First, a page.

One thing you could do for your enemies is if a bulet hits it slows them down? Even if overall they go as fast, you could shoot one - shoot the next one - shoot the first one and juggle like that to buy you some time.
That might be fun (I never tried it you'd have to test it)

You'd keep the fast enemies but have some counter-play that makes the player feel extremely competent. From my understanding you like powerful fast enemies, and I understand that. So modifying it like that might keep the feel of the tough and fast enemy while giving good counter-play and keeping the player from feeling "cheated" (again I didn't test that, but it might work)

The knife is a great idea (actually That could be what stuns/slow down the enemy and buy you some time to shoot more without taking damage) the other weapons, I don't think weapons are that important. In theory they're great but in practice, unless they're truly different they're more like lore for the game or options (if, still taking my idea of stunning an enemy, one slower weapon (sniper?) could stun an enemy (but you better not miss or they'll get you!) could be a great weapon that is different than a normal one.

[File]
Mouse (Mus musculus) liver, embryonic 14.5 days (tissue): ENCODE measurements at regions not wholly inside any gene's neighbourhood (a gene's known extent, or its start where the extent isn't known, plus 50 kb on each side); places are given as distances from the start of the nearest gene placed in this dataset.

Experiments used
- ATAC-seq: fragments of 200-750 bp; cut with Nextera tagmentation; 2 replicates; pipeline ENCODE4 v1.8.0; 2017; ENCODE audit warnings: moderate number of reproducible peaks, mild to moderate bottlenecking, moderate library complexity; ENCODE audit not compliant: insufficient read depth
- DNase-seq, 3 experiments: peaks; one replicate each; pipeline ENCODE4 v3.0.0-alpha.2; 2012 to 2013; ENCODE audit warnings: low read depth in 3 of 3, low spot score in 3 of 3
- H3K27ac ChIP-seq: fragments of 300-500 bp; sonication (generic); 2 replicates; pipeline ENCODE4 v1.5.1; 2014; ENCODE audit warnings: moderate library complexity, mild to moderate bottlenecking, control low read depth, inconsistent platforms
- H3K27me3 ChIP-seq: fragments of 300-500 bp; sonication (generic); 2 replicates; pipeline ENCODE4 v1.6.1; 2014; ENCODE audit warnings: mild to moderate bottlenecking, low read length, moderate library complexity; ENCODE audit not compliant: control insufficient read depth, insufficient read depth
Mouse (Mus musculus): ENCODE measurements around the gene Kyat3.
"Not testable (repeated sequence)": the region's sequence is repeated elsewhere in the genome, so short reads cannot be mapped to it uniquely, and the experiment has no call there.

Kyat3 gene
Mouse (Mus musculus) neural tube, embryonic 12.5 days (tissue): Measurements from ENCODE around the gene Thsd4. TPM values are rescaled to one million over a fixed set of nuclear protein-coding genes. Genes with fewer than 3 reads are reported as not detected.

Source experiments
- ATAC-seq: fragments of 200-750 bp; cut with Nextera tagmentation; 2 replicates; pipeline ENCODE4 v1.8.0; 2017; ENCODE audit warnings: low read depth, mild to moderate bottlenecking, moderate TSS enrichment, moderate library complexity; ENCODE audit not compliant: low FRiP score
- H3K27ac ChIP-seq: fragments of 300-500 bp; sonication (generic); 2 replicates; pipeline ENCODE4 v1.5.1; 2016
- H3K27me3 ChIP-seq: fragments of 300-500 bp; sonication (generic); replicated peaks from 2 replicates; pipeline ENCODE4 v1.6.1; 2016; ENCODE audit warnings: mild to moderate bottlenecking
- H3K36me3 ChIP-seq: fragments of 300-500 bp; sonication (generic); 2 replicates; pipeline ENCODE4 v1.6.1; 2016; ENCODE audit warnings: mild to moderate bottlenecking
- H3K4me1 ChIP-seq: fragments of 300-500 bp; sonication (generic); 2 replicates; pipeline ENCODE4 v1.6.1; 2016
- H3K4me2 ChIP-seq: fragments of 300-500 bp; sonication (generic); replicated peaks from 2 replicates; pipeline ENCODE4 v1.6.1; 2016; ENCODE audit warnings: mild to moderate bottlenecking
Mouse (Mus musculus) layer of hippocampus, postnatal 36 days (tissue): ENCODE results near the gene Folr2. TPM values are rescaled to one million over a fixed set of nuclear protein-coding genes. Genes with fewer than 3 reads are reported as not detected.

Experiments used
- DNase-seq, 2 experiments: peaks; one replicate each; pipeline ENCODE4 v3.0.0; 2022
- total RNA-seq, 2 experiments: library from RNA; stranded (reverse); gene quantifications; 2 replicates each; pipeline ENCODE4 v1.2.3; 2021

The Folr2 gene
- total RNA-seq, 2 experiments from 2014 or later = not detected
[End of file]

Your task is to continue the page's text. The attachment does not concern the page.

I'm really passionate about this so I'm throwing you as much as I can. You can finish a game so I think it's worth it to share this with you, you're someone very likely to use it.

By the way you might have a very different idea for your game, so it's totally fine if you don't do what I said. I'm sure you have your own ideas too, They're really just examples to make you see how to apply counter-play and apply it with your own ideas. (But If you do use these ideas I'm totally fine with it.)

Thanks a lot! Though, I must say that I was able to learn how to actually finish games only after a lot of unfinished, dead prototypes-

And, please post it's name here when it's on, I'd love to see it once it's uploaded!

Yeah, doom was an incredibly smart shooter for it's time. And I agree- that's definitely something I'll have to consider in my future designs, especially once I'll finally get on working with multiplayer.

Something I'd like to mention there is that people don't always need all of those three things- in movies or books the audience/readers aren't autonomous (when it comes to the plot), or competent (usually).

Yeah, I feel like the enemies in my game might be too fast for action, and they maybe fit Horror better... to the point of frustration. I usually end up making enemies in my game be really challenging, to the point of requiring quite a lot of skill in order to defeat them, and to the point where it becomes nearly impossible to kill a lot of them, without just trying to pull one towards you at a time.